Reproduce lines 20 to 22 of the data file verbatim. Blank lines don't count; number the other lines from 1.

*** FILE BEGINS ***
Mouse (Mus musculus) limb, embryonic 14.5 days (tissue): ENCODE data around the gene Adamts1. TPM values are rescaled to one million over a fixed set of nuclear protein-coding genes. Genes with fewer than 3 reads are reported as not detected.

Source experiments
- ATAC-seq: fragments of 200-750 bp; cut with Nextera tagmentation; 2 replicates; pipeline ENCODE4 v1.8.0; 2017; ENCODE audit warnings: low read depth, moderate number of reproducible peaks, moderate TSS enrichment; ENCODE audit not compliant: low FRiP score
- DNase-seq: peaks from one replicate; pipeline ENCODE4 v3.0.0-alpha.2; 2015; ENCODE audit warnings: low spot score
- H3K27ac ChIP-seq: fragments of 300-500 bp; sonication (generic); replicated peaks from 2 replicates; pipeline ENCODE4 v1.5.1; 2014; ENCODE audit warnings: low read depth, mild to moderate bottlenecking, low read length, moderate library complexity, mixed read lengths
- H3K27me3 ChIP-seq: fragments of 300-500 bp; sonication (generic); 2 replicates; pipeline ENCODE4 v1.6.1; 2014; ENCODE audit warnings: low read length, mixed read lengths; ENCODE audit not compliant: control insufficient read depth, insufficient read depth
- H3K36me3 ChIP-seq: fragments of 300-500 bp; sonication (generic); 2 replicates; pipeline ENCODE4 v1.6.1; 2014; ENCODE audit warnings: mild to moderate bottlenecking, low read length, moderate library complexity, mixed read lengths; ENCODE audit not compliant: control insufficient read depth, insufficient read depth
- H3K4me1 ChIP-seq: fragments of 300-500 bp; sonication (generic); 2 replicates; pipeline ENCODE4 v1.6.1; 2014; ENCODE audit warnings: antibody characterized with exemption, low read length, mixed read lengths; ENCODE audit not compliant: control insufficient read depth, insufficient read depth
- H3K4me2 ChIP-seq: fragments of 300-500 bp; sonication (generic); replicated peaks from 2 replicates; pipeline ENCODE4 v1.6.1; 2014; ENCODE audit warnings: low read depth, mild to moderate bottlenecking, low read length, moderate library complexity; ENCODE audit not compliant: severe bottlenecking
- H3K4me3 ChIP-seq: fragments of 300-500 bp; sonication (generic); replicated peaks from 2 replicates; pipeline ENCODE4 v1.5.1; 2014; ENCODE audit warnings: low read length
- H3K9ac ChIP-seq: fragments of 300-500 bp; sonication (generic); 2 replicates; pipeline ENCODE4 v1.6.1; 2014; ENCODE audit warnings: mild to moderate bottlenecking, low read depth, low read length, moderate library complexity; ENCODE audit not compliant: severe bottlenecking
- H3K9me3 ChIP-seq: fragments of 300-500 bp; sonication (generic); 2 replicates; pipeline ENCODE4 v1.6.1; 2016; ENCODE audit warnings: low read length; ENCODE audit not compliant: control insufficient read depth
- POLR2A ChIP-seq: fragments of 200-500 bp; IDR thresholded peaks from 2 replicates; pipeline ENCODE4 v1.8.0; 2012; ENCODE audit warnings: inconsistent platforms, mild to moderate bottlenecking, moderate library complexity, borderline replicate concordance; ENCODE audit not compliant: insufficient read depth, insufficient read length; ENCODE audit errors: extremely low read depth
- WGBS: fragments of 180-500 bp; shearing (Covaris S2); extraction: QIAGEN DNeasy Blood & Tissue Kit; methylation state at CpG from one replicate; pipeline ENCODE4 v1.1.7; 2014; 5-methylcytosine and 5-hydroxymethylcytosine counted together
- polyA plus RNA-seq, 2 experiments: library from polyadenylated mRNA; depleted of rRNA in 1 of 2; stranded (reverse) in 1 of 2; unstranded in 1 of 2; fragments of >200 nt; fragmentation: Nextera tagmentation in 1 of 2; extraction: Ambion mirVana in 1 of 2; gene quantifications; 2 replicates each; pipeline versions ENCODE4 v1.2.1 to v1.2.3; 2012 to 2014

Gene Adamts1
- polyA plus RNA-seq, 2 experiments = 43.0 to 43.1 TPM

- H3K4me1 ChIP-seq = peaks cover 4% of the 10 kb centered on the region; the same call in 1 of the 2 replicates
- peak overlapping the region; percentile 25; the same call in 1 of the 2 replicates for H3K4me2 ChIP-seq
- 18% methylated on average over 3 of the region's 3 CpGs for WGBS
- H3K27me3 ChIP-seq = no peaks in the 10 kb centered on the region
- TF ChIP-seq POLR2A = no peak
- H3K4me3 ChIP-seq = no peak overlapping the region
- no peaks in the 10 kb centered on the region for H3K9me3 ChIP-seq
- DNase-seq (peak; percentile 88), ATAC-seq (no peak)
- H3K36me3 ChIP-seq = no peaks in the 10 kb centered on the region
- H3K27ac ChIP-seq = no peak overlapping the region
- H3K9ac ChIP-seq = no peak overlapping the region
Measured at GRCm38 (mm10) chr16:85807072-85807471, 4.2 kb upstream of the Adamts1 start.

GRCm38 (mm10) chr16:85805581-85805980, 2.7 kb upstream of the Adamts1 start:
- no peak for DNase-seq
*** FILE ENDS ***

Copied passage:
- 18% methylated on average over 3 of the region's 3 CpGs for WGBS
- H3K27me3 ChIP-seq = no peaks in the 10 kb centered on the region
- TF ChIP-seq POLR2A = no peak